Now, at the same time, you have to give that creature its due. We are able to deal with complex problems, communicate with each other, and even create new ideas because of that snake. It is there, after all, because it serves a function. But the prefrontal cortex has taken its role as the vehicle for communication and turned it into a way to make all communication serve itself. It is basically a separate part of the brain, serving itself and using social-verbal communication to do so. It is not inherently evil. But it most certainly has become a parasite — and by that I mean an actual, physical parasite that is built right into our brains, and until we understand what it’s doing, we are prey to every evil that can be imagined. The prefrontal cortex provides benefits, but at the same time it turns the rest of the human being, and as many other human beings as it can bring under its spell, into servants of its own agenda for pleasure, self-regard, and power-seeking. And I think it’s time we finally recognized it for what it is: a parasite, separate from the rest of us. Until we recognize what it is and its power, we will never be truly free to make our own unhampered decisions.
As I said earlier, it wasn’t until I’d started to hear some voices again that I really started to examine what was going on with what I had, up til then, thought of as my own internal voice. As it happens, I was also meditating quite a bit at the time. Now, I’m not a sit-on-the-cushion-and-close-your-eyes-and-try-to-feel-peaceful kind of meditator. I’m a get-out-in-the-world kind of meditator. I like to walk, and look around, and see the world, at the same time that I’m maintaining the kind of awareness that meditation brings. In fact, I have some doubts about the value of the sitting-on-the-cushion kind of meditation. If that kind of meditation really worked, there would be millions of Buddhist monks all over the world who were enlightened already, but that doesn’t seem to be the case. What I believe in is our ability to maintain mindfulness, no matter what’s happening, when that’s appropriate for the situation, and to drop the meditative awareness and just get things done in the world when that’s appropriate.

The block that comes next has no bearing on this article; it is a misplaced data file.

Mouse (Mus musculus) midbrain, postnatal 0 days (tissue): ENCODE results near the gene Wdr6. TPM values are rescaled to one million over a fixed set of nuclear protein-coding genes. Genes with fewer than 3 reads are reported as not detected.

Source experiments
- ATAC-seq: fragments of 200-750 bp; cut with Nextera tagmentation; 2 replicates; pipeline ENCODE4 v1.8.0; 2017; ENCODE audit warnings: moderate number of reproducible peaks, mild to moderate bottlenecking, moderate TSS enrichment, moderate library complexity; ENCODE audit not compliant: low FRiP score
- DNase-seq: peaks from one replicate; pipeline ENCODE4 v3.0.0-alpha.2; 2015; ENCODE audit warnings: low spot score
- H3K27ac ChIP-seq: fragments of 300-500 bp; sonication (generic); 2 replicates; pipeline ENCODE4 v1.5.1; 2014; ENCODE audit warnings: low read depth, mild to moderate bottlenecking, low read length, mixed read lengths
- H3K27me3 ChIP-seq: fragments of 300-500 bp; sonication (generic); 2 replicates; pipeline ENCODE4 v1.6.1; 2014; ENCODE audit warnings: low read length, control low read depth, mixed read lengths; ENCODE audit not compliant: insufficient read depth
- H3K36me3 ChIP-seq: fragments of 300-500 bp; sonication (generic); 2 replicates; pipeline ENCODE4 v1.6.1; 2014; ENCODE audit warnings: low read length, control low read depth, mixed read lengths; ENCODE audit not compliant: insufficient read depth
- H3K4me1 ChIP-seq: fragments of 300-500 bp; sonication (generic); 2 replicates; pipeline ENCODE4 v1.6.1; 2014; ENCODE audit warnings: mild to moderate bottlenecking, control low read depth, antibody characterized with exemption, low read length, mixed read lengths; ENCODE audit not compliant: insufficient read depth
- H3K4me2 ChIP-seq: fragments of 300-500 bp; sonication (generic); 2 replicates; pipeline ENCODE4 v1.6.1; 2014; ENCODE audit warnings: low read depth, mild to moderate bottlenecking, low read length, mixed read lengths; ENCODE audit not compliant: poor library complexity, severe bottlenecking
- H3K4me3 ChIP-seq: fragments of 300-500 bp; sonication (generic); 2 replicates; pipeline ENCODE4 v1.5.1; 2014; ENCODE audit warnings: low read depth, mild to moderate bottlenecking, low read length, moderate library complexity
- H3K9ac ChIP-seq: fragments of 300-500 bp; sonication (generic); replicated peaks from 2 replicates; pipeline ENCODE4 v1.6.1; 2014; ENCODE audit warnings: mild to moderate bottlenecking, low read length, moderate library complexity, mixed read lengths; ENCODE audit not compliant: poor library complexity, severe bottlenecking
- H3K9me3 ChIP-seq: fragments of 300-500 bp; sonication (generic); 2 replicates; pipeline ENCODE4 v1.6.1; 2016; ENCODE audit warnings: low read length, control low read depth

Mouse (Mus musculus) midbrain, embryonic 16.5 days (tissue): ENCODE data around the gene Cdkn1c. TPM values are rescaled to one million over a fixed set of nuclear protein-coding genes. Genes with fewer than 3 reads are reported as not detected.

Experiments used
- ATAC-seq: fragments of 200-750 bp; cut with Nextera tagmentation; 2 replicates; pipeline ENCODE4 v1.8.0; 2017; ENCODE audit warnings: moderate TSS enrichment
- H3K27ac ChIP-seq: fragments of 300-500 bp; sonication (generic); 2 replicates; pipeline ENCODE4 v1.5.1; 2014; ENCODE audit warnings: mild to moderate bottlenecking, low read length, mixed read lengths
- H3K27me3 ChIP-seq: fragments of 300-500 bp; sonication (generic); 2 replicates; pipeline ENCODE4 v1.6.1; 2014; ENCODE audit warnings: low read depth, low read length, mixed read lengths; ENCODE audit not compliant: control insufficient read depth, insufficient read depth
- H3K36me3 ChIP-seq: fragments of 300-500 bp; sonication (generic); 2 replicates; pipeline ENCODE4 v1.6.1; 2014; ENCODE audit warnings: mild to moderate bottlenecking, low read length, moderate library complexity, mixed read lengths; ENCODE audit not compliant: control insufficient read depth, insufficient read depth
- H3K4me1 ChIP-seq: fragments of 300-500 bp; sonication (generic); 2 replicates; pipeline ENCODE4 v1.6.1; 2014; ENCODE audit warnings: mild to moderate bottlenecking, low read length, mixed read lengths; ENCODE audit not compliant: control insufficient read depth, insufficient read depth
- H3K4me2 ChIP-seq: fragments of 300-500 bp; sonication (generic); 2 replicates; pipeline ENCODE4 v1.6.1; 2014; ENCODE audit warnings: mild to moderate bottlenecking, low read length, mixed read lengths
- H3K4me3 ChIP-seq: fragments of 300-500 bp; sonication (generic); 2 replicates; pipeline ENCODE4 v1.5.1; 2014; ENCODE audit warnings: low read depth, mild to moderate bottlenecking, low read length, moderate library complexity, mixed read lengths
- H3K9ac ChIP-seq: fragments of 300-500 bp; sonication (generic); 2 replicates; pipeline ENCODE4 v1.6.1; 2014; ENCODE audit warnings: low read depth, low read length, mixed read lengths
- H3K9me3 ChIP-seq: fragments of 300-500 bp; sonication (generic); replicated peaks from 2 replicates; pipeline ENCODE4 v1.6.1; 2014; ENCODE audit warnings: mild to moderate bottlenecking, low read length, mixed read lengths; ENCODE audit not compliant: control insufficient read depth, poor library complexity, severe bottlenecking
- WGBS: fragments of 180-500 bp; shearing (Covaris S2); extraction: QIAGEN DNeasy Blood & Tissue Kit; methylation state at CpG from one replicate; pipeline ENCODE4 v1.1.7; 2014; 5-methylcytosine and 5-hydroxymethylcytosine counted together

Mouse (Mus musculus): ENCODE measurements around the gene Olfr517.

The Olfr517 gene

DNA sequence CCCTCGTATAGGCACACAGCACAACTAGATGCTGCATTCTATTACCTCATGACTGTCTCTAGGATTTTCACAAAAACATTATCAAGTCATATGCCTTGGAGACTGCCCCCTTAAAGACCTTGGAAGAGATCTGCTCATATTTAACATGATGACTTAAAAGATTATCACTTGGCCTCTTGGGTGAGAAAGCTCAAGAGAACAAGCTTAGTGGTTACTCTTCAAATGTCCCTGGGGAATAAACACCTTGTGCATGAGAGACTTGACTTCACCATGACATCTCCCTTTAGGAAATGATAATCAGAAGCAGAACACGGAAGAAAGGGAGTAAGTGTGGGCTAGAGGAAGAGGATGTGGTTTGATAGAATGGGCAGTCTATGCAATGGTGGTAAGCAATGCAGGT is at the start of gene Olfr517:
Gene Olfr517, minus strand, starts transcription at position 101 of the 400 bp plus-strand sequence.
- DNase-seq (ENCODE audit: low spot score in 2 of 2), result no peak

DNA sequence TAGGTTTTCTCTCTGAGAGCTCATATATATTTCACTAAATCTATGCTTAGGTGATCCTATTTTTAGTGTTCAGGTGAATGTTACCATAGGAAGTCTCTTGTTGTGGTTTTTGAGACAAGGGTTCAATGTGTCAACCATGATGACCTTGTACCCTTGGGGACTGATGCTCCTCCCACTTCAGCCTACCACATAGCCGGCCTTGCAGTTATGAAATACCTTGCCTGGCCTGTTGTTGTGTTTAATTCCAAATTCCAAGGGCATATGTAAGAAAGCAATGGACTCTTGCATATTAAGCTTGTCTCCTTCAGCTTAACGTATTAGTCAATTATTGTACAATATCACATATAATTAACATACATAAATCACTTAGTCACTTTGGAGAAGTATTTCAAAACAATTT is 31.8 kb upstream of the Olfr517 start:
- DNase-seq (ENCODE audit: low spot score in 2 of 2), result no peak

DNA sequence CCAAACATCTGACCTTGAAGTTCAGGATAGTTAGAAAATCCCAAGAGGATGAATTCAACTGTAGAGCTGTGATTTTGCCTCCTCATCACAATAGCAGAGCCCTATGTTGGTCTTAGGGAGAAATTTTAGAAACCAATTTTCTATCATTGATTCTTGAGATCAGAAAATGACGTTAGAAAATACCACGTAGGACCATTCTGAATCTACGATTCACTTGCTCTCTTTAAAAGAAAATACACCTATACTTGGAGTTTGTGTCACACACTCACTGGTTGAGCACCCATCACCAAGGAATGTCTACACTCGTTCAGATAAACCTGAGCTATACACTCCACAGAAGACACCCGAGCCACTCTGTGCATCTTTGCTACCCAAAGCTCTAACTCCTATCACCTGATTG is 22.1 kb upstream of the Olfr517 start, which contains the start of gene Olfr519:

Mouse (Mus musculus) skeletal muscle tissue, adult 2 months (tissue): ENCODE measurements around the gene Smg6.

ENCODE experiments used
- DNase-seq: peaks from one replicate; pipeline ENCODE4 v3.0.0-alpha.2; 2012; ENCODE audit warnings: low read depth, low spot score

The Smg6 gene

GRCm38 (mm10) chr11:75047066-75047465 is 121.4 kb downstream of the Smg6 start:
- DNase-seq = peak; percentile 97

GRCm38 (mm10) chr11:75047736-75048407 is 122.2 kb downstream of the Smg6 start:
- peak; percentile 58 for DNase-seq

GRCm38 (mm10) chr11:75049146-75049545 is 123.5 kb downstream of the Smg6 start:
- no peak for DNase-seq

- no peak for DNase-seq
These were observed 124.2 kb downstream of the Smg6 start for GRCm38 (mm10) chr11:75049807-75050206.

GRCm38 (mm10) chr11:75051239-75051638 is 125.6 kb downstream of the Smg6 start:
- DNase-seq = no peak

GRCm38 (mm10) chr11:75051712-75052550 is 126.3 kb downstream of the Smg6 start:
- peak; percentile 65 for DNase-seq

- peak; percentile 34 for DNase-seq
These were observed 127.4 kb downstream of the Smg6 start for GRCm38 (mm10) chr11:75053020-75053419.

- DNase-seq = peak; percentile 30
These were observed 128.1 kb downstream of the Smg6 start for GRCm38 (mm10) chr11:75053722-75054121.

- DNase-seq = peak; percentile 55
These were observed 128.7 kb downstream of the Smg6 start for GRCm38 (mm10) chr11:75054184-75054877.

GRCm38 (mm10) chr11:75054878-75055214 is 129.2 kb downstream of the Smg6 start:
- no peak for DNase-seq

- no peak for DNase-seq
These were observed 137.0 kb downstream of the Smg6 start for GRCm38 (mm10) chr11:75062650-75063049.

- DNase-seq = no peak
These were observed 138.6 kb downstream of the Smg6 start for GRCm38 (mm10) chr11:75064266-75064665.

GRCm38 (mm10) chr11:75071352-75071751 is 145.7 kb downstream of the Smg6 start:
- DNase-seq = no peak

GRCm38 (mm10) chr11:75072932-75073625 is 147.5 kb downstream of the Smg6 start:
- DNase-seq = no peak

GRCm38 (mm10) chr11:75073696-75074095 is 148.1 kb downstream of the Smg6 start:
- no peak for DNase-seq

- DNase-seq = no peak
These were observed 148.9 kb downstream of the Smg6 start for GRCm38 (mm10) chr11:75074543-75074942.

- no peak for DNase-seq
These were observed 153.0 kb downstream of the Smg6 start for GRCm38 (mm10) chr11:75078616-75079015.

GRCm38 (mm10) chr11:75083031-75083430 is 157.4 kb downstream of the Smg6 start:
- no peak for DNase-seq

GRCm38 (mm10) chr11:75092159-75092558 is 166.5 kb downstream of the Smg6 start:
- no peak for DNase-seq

Instead of trying to sit on a cushion and feel peaceful, which is just about impossible in actual practice (your mind doesn’t ever stop feeding you thoughts, feelings and ideas, no matter what you do) real meditation is about engaging with what’s really there: listening to your thoughts — without engaging with them, yes, but still watching what they’re doing, without judgment, but simply being aware of them, letting them pass through you. Or you listen to your body: the sense of tension in your back or your neck, or the tingling on your hand, or whatever. The thing is to just be there and let it happen. Meditation is not about feeling peaceful. It is about simply observing what is really happening, with the result (not a goal that you are trying to force yourself to achieve, but simply the result) that you come to be detached from it all at the same time that you are genuinely engaged with it — involved without ever being caught up in it. You see it all without being captured.
And in dealing with my own internal voice, the voice of the parasite, what I have done is to simply let it talk, talk, talk, just as Buddhism says, and I listen without really ever believing what it has to say — at least not until I have let myself just look at it, then let it sink into my heart and be tested by my own deeper sense of what is real. That sense of what is real seems to come from that earlier-existing part of the brain, the one that was there before we developed the power of speech. That is the voice that I can really trust, even if it is always silent.
Mad in America hosts blogs by a diverse group of writers. These posts are designed to serve as a public forum for a discussion—broadly speaking—of psychiatry and its treatments. The opinions expressed are the writers’ own.